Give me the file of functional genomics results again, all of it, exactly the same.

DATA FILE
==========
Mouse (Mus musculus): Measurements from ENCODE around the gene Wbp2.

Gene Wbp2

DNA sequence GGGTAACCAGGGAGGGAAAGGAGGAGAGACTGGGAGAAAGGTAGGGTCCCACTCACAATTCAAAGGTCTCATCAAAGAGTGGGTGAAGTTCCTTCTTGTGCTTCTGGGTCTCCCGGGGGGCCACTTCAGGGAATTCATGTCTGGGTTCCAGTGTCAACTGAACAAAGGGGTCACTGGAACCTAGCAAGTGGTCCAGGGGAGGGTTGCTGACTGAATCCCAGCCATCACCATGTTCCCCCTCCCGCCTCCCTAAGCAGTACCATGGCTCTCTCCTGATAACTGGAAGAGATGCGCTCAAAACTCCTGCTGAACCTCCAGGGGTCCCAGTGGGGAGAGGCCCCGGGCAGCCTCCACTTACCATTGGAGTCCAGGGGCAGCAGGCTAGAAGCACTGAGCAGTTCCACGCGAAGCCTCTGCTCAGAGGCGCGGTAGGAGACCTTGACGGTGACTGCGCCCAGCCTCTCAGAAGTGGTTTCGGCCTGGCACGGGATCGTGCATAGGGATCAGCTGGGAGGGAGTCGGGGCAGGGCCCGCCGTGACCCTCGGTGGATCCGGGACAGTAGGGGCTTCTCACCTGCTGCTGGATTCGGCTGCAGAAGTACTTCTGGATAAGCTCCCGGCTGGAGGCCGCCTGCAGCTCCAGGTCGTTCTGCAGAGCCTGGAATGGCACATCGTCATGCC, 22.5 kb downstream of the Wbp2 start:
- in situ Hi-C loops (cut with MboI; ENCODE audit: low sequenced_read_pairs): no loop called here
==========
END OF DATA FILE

Mouse (Mus musculus): Measurements from ENCODE around the gene Wbp2.

Gene Wbp2

DNA sequence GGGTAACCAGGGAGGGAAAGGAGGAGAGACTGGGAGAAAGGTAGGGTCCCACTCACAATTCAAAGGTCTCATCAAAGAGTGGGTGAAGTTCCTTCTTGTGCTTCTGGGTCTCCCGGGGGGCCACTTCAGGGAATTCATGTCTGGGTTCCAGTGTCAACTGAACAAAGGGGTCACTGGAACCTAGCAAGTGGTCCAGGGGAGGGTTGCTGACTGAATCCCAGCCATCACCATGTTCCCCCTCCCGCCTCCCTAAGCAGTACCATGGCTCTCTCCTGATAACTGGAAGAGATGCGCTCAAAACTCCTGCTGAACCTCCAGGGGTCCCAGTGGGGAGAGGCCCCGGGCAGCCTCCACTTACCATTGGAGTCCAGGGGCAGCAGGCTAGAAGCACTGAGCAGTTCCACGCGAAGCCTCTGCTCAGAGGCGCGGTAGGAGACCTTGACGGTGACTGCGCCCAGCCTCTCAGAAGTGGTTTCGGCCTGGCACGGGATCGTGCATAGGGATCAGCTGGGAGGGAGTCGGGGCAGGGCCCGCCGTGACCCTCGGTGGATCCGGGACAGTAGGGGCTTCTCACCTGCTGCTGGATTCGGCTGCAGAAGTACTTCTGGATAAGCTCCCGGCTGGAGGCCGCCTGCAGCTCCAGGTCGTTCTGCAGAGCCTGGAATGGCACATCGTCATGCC, 22.5 kb downstream of the Wbp2 start:
- in situ Hi-C loops (cut with MboI; ENCODE audit: low sequenced_read_pairs): no loop called here